Asus Zenbook S (UX391FA) + Razer Core X
So I've had my laptop in over a year now and the plan was to buy an egpu, but before buying one, I want to be sure that my laptop is compatible.
My laptop have 2 sets of Thunderbolt 3 ports, but I'm not sure if it's 4x PCI-Express lanes or 2x per port? It's quite hard to find specs about it, the laptop isn't that popular around the net: https://www.asus.com/Laptops/For-Home/All-series/ZenBook-S-UX391/techspec/
But I've downloaded HWiNFO and it shows one PCIe x4 port for Thunderbolt 3, the other one is for the NVMe hard drive. But does it mean that I get full 4x lanes as long as I don't use the other port? Or do I only get 2x lanes when connecting an egpu?
My edition of the laptop is the i7-8565U processor. I know that my laptop's fan gets noisy when for example playing videos or multitasking with a lot of programs open, otherwise it's fully quite. Question is: will it be able to play games with an egpu?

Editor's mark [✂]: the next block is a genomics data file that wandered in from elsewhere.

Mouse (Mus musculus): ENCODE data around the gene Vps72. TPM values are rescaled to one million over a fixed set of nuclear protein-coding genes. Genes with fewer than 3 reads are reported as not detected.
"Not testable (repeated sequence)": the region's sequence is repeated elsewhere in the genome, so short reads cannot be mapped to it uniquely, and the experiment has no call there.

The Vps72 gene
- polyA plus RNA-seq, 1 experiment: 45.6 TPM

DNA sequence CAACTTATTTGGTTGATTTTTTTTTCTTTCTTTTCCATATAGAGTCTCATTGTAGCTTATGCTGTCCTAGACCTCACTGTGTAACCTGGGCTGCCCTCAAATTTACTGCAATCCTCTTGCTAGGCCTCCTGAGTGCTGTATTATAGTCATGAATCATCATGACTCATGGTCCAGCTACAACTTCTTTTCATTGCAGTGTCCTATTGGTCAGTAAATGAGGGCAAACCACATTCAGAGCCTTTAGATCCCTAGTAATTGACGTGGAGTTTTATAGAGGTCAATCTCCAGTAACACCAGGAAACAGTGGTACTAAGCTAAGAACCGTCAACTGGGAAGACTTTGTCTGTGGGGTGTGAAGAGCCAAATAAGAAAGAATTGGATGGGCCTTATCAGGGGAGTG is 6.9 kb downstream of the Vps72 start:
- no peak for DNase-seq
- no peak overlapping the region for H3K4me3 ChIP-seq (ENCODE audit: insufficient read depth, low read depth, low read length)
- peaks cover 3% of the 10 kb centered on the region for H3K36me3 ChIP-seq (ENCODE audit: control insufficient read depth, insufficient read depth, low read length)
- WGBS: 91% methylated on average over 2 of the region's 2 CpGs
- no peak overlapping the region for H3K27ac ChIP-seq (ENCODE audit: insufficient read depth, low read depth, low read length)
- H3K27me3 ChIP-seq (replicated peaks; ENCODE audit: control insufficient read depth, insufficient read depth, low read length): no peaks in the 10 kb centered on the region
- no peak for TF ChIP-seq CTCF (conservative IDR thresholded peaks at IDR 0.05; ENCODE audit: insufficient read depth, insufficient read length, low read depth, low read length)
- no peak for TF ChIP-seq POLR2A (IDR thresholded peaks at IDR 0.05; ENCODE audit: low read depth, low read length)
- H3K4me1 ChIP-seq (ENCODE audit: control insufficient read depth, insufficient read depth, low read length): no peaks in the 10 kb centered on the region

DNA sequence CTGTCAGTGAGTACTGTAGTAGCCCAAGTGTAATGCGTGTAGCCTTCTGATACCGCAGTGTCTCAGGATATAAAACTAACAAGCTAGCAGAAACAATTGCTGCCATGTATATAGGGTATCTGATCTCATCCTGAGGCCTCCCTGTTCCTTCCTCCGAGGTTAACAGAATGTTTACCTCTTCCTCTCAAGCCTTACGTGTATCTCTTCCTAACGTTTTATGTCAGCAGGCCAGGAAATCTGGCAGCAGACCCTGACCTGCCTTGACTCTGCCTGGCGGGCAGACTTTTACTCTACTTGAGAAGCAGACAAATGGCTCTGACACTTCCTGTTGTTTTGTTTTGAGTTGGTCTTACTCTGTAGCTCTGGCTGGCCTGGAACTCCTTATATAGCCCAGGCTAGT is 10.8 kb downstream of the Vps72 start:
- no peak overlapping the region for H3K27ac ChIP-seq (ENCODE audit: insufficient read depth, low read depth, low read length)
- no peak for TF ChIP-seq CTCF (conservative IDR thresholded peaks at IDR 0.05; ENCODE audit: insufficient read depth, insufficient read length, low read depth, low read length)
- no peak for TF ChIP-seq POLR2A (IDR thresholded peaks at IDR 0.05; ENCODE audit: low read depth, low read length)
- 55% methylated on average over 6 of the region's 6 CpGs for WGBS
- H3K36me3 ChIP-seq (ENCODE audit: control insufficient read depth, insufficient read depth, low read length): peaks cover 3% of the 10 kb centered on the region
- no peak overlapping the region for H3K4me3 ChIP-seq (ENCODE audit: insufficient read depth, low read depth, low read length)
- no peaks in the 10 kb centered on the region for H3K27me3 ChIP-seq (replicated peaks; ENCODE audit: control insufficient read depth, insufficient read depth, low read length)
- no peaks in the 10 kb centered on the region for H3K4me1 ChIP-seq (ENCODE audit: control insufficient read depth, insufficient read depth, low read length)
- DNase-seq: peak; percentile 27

I will only play through an external monitor. Hopefully I will play through Geforce Gamestream but if it doesn't work that good, I will connect the egpu directly to my TV.
Thanks in advance!
@isaac_touche, The two Thunderbolt 3 ports (right side of your laptop) share one x4 PCIe 3.0 connection. Each port can use full 4 lanes. Keep in mind Intel caps Thunderbolt 3 bandwidth at 22Gbps.
Now I'm just wondering which GPU I should buy. I found a GTX 1660 for around $200, but I don't know if I should save up to a GTX 1080 for around $500. The thing is, these GTX 1080 are often used and they're at least a year old, while this 1660 is just three months old.
You mentioned that the bandwidth is at 22Gbps, is it worth spending money on a 1080 or is the bottleneck so much that it's not even worth it, so I can satisfy with a 1660? As I mentioned, I will only play on an external screen, mostly on my 4K TV.
@isaac_touche, The bandwidth is fine for more powerful cards. We've tested RX 6900 XT and RTX 3090 through Thunderbolt 3 eGPU with good results. I don't recommend spending a lot of money on graphics cards at the moment. When demand for mining slows down and price returns to normal level, you can upgrade to newer/more powerful cards.